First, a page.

[03-09-2022] | Selenium 4 Custom Video Recording

Selenium 4, at the time of writing, only offers processed video of test runs when running the dynamic grid configuration. Due to constraints outside of the scope of this article, I am unable to run the dynamic grid configuration as supplied by Selenium.

If not run as a dynamic grid, the video recording container provided by Selenium only checks if it can see the node's XVFB, then starts recording forever. When the containers are shut down, the video is left corrupted. Even if the FFMPEG process ends gracefully, the resultant video is as long as the node's lifetime with the test somewhere in the middle.

There are multiple issues and feature requests on SeleniumHQ’s github detailing this, with only one contributor mentioning that they ultimately wrote their own solution for a Kubernetes deployment. I was unable to find any other information about how people have handled this.

After hours of research, I was left with the conclusion that if I wanted video recording without using dynamic grid, I'd have to roll my own.

How does it work?

Selenium Nodes, for the purposes of this grid, are made up of an ec2 instance running a node and video container alongside each other. The node container runs XVFB on port 99, and the video container runs FFMPEG that connects to the node over the same port. As detailed in the scaling article, the video container will only ever record 1 video before being thrown away.

In order to process video, logic had to be written for the video container to:

Passing the SessionId

The video container runs a loop that sends a get request to the node at, then parses the returned JSON for a SessionId contained in the slots key. Loopback IP is used because the mapping of node to video containers is 1:1, and the node responds on port 5555 by default.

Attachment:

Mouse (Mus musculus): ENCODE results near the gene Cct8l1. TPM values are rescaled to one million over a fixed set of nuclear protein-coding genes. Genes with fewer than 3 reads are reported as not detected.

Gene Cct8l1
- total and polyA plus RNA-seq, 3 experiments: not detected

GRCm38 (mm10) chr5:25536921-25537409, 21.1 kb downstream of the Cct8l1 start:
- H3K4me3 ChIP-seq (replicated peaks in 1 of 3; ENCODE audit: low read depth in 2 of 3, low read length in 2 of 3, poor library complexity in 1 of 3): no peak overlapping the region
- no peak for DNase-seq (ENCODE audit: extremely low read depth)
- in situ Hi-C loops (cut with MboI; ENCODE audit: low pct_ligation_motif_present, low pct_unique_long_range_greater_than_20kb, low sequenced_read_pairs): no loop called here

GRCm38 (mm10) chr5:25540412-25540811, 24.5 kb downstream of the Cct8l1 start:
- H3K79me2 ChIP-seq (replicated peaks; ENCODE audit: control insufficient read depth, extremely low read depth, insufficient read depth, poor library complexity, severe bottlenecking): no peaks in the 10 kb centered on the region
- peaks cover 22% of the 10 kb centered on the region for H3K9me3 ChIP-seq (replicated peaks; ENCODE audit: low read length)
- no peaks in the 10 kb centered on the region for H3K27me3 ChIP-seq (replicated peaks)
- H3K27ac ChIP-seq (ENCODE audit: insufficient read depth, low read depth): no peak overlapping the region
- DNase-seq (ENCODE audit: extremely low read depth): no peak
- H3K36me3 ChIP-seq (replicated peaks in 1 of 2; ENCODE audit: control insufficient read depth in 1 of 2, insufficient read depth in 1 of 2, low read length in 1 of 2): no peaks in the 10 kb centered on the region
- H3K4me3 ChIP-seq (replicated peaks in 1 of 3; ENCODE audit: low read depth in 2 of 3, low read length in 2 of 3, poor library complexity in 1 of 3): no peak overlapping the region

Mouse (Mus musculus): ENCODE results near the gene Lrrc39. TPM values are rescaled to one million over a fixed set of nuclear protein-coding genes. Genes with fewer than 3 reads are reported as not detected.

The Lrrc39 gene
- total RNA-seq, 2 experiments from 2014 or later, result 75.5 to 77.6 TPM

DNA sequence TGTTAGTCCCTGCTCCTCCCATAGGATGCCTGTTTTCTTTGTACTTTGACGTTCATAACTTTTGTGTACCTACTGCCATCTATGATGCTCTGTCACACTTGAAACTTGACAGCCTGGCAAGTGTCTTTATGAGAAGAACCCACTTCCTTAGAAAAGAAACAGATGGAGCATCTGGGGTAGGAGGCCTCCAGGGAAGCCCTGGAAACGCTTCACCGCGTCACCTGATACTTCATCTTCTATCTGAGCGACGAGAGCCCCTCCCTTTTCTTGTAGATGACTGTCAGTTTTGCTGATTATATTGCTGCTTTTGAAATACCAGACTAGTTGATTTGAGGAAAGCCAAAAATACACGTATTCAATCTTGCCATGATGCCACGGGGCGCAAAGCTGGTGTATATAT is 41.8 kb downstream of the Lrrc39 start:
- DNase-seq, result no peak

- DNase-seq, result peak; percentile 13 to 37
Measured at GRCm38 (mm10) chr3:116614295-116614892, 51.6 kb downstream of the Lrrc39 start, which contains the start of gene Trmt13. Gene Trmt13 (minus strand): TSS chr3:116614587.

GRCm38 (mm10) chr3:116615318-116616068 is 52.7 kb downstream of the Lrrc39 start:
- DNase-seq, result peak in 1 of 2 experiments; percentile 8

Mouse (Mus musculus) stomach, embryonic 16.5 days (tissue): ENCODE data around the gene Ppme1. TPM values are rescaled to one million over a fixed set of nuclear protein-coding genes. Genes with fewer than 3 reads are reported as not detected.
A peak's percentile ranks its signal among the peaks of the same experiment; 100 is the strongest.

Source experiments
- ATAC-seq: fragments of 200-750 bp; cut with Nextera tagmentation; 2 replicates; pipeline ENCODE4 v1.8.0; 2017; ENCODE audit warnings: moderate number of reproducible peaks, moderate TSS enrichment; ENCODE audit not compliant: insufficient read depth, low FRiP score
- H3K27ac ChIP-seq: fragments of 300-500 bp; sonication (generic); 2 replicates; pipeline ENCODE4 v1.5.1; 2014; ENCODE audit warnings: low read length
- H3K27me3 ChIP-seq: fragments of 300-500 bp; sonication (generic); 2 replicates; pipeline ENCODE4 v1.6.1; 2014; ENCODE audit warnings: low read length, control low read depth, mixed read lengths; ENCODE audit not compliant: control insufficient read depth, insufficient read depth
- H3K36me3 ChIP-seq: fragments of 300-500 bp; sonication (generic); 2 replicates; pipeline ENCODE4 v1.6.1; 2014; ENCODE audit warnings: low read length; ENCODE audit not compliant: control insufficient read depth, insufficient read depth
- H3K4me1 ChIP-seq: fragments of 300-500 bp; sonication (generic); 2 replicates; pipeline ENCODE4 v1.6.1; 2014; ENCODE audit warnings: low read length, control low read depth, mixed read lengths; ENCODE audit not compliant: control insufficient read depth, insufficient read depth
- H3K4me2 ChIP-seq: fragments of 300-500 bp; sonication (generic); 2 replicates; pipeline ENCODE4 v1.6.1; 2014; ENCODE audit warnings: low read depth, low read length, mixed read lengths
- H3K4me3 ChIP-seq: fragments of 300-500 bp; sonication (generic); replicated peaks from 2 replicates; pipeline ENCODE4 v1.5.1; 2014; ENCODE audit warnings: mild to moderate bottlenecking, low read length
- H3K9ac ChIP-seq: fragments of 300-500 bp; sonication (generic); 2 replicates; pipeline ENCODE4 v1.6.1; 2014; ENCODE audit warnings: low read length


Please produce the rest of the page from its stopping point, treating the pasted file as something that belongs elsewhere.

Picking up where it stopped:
If all 3 slots (due to nodes having Chrome, Firefox, and Edge) return null SessionId, the node is not running a test. Max concurrency on a node is 1, so if 1 of 3 slots has a SessionId, a test has started and the SessionId is stored.

Starting and stopping video

When a SessionId is detected, a thread that runs FFMPEG starts recording a video with a file name of the SessionId that was previously determined. While FFMPEG is running, another thread continues a loop to get the JSON output of, and when 3 of 3 slots report that there is no SessionId, the test has ended. FFMPEG is sent a SIGTERM to cause it to end recording and stop gracefully.

Uploading/confirming upload to s3

Once the FFMPEG process has stopped, and is confirmed to no longer be running, a video file matching the SessionId is checked for existence. If it exists, it is uploaded to s3. After that, local MD5 is calculated and checked against the s3 MD5. If one doesn’t match the other, re-upload is attempted 3 times before exiting. After successful upload or exit, the video container sends a sigterm to itself and is destroyed.

Once both node and video containers are confirmed by the ec2 instance hosting them as not running, life begins anew after a 30 second wait period during which the instance will determine if it is up for termination or not.